Stock in focus: Stellantis by Oliver Tostevin

We, in this business, have continued to do the same things for a long period of time without ever having the courage, the audacity to look at a change in paradigm to make things better.
Sergio Marchionne

In 2015, FCA CEO Sergio Marchionne delivered an impassioned presentation entitled Confessions of a Capital Junkie: An insider perspective on the cure for the industry’s value-destroying addiction to capital.  The audience was a meeting of sceptical automotive analysts.  Marchionne’s message was that for too long the industry had been squandering vast sums without commensurate returns.  Moreover, capital requirements were only going to increase due to new regulations and technology-related demands.  Without change, the industry would see its demise.  Marchionne’s prescription was consolidation: by combining and fully integrating, automotive companies could see vast eliminations in duplicative costs, all while maintaining the necessary investments.  But mergers are difficult and carry risk.  Moreover, they require strong leadership.  Nevertheless, the cost savings were too large to ignore: We need to do something.  Something needs to give.  It cannot continue like this.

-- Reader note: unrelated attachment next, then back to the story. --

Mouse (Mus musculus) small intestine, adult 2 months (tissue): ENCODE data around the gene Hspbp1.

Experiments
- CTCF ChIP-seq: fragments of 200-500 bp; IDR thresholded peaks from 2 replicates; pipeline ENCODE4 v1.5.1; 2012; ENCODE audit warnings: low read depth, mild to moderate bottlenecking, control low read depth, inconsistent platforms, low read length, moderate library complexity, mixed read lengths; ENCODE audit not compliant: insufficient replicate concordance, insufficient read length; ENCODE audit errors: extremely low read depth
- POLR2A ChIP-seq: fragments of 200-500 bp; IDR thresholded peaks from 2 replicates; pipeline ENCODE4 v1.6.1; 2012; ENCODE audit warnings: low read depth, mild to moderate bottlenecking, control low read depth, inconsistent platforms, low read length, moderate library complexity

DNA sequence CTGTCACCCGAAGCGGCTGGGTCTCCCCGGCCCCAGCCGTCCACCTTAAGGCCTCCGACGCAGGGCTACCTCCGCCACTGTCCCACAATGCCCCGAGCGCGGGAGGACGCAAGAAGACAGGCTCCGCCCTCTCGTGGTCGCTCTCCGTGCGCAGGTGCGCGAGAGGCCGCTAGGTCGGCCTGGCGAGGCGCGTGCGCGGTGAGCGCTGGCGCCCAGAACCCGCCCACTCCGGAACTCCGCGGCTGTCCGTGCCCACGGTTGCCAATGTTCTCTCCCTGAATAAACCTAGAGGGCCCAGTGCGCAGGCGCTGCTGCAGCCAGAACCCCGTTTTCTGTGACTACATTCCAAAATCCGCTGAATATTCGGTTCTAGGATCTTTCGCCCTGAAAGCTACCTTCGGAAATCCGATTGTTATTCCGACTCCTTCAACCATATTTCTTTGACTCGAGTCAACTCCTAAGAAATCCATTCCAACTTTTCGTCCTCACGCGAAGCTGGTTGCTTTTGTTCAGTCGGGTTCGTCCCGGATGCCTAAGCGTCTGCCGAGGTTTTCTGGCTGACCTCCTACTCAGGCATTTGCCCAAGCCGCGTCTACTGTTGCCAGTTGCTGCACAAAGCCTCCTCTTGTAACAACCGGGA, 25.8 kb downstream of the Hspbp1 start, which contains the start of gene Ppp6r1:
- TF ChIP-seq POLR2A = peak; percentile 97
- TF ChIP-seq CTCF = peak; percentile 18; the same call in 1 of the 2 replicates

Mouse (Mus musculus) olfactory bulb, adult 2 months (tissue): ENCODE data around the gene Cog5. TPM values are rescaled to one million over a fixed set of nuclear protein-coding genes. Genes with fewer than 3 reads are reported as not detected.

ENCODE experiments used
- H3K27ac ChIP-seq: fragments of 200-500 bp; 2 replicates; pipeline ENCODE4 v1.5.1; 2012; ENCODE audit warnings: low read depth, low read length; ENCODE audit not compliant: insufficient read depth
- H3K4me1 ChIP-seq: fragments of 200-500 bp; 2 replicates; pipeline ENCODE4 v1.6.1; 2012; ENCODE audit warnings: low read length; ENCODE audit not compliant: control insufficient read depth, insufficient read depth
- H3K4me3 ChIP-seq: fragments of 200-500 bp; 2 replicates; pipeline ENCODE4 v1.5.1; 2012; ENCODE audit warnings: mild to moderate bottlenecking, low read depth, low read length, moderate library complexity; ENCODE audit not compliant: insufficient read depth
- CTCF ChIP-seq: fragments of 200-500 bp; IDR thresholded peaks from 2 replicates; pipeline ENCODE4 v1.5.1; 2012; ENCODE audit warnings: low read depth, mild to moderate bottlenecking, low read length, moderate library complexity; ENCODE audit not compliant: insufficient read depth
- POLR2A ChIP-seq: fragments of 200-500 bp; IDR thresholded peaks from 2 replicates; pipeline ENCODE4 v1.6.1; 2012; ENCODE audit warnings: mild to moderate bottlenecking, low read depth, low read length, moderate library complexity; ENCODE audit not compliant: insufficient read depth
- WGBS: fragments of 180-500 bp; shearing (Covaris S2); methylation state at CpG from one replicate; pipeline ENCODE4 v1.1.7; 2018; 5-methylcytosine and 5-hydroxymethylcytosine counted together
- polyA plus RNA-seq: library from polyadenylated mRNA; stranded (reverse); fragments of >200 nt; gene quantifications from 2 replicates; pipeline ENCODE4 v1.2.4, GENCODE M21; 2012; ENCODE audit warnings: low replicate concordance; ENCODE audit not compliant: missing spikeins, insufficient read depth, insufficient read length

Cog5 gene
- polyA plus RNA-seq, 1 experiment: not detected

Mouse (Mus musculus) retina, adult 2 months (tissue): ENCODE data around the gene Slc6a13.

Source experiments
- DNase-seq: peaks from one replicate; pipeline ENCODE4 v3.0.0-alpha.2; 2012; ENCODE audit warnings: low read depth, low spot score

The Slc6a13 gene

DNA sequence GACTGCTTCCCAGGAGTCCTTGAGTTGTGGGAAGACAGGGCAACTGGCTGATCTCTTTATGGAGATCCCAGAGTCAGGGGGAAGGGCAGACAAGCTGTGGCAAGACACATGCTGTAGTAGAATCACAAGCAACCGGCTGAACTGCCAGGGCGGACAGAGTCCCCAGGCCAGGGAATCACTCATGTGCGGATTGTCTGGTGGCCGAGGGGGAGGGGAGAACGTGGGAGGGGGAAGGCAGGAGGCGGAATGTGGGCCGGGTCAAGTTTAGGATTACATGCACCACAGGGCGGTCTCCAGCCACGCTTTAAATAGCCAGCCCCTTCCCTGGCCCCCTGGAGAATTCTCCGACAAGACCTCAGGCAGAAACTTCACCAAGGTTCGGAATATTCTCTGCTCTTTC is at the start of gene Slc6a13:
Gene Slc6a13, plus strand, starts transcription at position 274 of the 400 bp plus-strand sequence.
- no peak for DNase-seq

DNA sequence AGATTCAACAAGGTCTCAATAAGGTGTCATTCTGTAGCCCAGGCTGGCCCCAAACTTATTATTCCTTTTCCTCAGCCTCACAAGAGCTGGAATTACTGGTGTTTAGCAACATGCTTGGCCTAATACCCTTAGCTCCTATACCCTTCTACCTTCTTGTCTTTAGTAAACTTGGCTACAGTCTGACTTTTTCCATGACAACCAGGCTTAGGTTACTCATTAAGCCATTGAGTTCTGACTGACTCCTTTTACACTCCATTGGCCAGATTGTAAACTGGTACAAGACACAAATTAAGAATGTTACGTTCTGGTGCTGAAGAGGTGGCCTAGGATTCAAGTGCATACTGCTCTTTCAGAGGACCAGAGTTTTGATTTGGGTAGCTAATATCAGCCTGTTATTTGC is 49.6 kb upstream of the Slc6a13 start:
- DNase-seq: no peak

The late Marchionne is, in spirit, the founding father of Stellantis – one of the most recent additions to the Global Blue Chip (“GBC”) portfolio.  Stellantis was consummated in January 2021 through the merger of FCA and PSA – bringing together the eighth and ninth largest automotive businesses in the world to create the fourth largest by unit sales, spread across the industry’s single largest brand portfolio (see diagram).  The sort of scale Marchionne had in .

Source: Mega Autos

The deal has the support of both the Agnelli (FCA) and Peugeot (PSA) families, who remain the largest shareholders and have board representation.  Furthermore, the company is led by Carlos Tavares, a rare leader no less capable than Marchionne himself.  Indeed, Tavares was the only industry leader to take Marchionne to heart – as CEO of PSA Tavares orchestrated the 2017 acquisition of the Opel and Vauxhall brands.

The results of the FCA-PSA merger are sensational.  When the deal was announced in late 2019, they foresaw €3.7bn of annual synergies, 80% of which were to be achieved by the fourth year; in reality they achieved €7bn within two years.

Source: FactSet

You can see these results in the operating margin, presented here.  Of all its mass-market peers, Stellantis is now comfortably the most profitable.  We include BMW, another GBC holding, for context – Stellantis now makes the sort of margin that used to be the preserve of premium producers.  Stellantis’ peers haven’t tried to do the same, but as Marchionne said, it’s difficult, risky and requires leadership.  Moreover, the door to future mergers may now be shut given shifts in regulatory winds.

Despite Stellantis’ exceptional situation, the shares trade on a P/E ratio of around 3x – and this does not account for the fact that more than 40% of its market capitalisation is represented by net cash alone.  While it’s true that most Stellantis peers also trade at depressed levels, Stellantis’ discount is steeper – given its qualities and ambitions, we believe it should carry a premium.